Before and after the main Portland segment of my trip, I stopped at the Highland Stillhouse in Oregon City. I love this place. In my book it rivals the aforementioned Horse Brass pub in its likeness and atmosphere to a British pub. I have hopes to someday drive up a firkin or two for a mini-festival.

Some other nice commentary of the Firkin Fest can be found here and here.

Tuesday, March 17, 2009

Six Months Old

NO! Not the pub - the pub has been open more than seven months. This is about an old friend of mine who recently has made her appearance. (HIS appearance? What gender is beer?)

I had promised to roll out the last cask of Tanninbomb, my oak-aged old ale, on St. Patrick's Day. This is cask number eight out of eight, and has survived over six months with 2 oz. of oak chips drifting about aimlessly in the firkin. ABV is 6.2%, prior to casking. I wonder what it is now.

Anyway, I tapped it a bit before the appointed date so my sister could taste it on her visit before she left to go back to NY. Yep. That's the reason; so my sister could taste it. I might've had a wee dram myself just for history's sake.

It is delicious. Another nameless individual, being a pub member, had a sample last night during Scrabble madness from the unmarked pump handle and made the comment that the flavor was flirting with the qualities of a liquor. This has caused me, nay, even forced me, to have another sample while I write this blog entry.

I wonder how long it will last. I estimate that there are about 60 to 65 imperial pints left in the firkin. While it is a Tuesday night, which are generally slow, I will be curious to see if there will be a statistically significant draw.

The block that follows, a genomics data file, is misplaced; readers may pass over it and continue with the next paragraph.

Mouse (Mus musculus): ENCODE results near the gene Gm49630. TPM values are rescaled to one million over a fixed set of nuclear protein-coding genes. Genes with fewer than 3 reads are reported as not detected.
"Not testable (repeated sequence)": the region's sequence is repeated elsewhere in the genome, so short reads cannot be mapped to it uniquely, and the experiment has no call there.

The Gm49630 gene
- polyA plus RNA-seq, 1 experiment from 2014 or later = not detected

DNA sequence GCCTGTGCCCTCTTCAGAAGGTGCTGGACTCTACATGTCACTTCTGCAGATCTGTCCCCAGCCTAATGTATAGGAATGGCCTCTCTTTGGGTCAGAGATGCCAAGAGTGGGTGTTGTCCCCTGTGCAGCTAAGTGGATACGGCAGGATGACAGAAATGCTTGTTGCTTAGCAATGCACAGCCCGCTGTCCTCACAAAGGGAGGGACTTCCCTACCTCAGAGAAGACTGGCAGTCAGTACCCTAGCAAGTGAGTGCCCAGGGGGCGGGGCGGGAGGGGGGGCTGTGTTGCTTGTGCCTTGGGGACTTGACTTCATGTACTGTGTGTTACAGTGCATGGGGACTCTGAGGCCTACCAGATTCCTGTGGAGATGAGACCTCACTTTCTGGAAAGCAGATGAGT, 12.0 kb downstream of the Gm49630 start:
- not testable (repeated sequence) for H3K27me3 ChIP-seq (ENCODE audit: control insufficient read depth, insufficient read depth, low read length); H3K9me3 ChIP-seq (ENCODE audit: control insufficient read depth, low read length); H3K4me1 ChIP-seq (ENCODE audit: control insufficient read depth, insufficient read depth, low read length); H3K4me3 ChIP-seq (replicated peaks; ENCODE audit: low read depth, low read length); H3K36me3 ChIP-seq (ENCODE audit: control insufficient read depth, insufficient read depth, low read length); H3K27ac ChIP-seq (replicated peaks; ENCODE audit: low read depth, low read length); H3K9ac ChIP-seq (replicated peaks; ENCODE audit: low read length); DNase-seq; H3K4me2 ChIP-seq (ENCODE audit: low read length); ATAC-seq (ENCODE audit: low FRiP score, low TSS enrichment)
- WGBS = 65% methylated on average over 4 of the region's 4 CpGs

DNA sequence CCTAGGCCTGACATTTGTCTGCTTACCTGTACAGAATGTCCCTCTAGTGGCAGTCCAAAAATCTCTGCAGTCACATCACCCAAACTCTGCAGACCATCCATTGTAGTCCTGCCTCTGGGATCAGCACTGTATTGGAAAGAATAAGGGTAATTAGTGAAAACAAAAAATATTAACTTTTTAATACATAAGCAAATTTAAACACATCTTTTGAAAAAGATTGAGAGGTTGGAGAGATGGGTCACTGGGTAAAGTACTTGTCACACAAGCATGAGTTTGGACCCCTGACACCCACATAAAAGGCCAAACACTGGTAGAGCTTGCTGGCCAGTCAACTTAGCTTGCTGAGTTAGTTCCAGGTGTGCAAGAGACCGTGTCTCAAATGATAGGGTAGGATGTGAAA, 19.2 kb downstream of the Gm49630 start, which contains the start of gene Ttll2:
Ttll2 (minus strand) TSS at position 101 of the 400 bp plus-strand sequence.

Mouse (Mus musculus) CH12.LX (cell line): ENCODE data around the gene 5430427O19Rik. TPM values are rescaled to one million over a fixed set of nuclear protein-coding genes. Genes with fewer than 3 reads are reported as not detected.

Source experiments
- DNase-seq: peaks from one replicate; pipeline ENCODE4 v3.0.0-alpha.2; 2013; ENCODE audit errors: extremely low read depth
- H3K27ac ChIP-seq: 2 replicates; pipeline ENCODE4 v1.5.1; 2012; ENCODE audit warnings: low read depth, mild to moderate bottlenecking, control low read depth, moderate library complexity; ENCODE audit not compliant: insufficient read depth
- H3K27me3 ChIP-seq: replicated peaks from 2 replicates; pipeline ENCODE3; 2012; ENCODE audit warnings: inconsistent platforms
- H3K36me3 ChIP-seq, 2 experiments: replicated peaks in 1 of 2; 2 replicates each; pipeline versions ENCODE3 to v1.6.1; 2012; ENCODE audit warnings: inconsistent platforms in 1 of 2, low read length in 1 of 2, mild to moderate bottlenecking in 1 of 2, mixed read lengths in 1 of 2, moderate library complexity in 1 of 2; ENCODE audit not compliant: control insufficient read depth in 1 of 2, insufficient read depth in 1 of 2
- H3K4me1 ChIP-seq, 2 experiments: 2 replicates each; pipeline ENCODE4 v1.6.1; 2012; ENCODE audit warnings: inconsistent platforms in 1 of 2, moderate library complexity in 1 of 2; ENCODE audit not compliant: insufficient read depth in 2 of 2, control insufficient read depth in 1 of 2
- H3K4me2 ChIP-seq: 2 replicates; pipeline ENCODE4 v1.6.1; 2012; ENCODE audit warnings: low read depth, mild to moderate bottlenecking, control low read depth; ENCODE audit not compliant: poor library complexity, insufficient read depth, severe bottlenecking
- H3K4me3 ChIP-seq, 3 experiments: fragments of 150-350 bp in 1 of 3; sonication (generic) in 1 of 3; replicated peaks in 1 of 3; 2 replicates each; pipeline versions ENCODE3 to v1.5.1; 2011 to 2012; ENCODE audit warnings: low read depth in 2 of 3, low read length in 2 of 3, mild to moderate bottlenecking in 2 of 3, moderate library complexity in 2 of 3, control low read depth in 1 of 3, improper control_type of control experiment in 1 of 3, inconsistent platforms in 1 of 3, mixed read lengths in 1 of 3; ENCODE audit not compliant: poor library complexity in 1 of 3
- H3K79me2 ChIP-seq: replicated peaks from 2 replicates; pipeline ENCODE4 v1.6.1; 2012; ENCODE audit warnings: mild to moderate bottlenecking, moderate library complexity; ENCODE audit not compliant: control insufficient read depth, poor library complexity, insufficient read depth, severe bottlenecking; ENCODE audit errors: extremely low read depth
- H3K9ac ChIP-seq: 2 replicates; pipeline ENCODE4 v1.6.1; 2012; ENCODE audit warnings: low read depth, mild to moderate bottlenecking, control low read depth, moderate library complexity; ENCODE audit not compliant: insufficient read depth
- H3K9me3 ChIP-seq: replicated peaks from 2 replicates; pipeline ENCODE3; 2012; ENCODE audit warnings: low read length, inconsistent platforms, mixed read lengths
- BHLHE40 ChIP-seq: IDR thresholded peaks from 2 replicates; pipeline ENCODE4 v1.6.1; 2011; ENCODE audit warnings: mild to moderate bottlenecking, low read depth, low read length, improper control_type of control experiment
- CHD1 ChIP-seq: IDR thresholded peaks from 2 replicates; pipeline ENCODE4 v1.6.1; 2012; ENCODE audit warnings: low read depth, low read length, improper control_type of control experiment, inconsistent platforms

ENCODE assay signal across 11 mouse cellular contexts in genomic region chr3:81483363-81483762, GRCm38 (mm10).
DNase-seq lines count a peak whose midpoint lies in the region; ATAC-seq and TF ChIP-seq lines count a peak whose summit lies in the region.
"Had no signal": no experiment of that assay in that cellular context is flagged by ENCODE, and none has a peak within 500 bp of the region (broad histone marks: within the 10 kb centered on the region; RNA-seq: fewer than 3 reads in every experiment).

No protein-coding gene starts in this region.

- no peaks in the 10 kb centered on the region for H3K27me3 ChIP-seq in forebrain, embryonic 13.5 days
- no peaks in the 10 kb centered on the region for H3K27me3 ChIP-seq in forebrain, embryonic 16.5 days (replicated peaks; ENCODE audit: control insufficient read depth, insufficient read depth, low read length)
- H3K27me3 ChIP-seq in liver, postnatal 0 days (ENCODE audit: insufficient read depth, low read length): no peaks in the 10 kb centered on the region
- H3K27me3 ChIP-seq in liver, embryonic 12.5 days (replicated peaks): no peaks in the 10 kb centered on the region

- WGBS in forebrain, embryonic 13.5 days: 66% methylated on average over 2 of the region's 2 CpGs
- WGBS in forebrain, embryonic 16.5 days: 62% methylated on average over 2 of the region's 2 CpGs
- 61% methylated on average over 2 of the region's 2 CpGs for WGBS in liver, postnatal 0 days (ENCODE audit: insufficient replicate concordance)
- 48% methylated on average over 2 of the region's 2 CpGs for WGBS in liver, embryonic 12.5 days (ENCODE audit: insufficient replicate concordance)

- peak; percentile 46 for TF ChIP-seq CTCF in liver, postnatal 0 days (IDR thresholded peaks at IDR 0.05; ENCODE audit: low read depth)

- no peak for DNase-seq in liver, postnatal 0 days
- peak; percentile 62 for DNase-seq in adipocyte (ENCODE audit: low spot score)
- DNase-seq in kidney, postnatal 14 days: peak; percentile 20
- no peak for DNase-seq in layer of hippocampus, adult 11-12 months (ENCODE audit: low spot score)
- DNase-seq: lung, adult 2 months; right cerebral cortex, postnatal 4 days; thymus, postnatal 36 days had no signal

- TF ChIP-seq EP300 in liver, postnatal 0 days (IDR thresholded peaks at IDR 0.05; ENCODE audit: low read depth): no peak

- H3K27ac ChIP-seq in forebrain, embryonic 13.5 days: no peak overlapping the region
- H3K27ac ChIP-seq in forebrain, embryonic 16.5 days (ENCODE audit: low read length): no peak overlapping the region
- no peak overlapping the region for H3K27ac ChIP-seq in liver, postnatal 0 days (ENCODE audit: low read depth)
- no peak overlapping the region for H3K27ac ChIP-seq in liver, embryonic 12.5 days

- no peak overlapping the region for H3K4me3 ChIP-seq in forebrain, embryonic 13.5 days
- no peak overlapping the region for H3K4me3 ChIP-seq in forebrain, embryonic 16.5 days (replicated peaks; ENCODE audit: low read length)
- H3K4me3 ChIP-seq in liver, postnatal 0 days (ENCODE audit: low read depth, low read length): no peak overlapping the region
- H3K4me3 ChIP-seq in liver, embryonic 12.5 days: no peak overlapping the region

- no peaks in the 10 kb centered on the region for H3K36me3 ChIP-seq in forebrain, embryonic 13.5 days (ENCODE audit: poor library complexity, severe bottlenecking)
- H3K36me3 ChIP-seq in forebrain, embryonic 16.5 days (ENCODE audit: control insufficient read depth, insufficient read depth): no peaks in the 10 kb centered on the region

So why the two bottles in the picture? It is because I was shamed into bottling some for posterity, and also for additional incentive to someday return to Cumbria when I am, for the first time in my life, flush with cash.

Wednesday, March 11, 2009

Muscles Flexed at the Firkin Fest

It's big beers again; I have to admit to being a little disappointed. Not that the beers listed aren't going to be any good - I'm sure they will be spectacular mostly - but whatever happened to subtlety in this country? What I'm talking about is the Oregon Brewers Guild Firkin Fest 2009 in Portland next weekend. It was nice that I was asked to participate, since this is what I do - authentic British cask-conditioned real ale, liberated naturally from 9 UK gallon firkins.

Check out the list. It's all typical big muscle stuff that we've come to expect from the Pacific Northwest, and this comes across to this ale snob as out of balance. Let's be different, but not just for difference's sake but for the sake of authenticity and variety. Not only are we the only participants with ABV's below 5%, but we get to bring two (!) casks. Other differences that I hope will become apparent to the punters is that the owner and brewer is serving (instead of volunteers), and that beer engines with <gasp> sparklers will be employed. This will be a lot of fun. I haven't had a day off since the 19th of January, so I'm due for a little breather away from the daily spectacle.

But, alas, subtlety. Sigh. I had hopes for a nice pint of a dark mild, or a fruity bitter, or a simple porter that doesn't have to posture about with a mocha-laden 5.2% ABV. I think I'm due for a trip back to England - anyone want to run the pub for a few weeks?

Wednesday, March 4, 2009

I've Been Thinking

Yep. Again. The brain is awhirl. This time with the idea that I might update my website because a) I haven't and b) it sure needs it. But that takes time, of course, and who has that? But if I tinker with it a little it might appear more brilliant, or less not-brilliant. So, I think the News page is going to go away and become my blog instead. Then I can post more stuff on the blog and appear more prolific.

Here is today's news item. The last cask of Tanninbomb, the oak-aged old ale, is going to be tapped on St. Patrick's Day. It will be six months in the cask, with an ABV of 6.2%. Actually, it will be tapped and vented a couple days before, and then made available to the public on St. P's. I will be taking late night sips to make sure it is just right beforehand.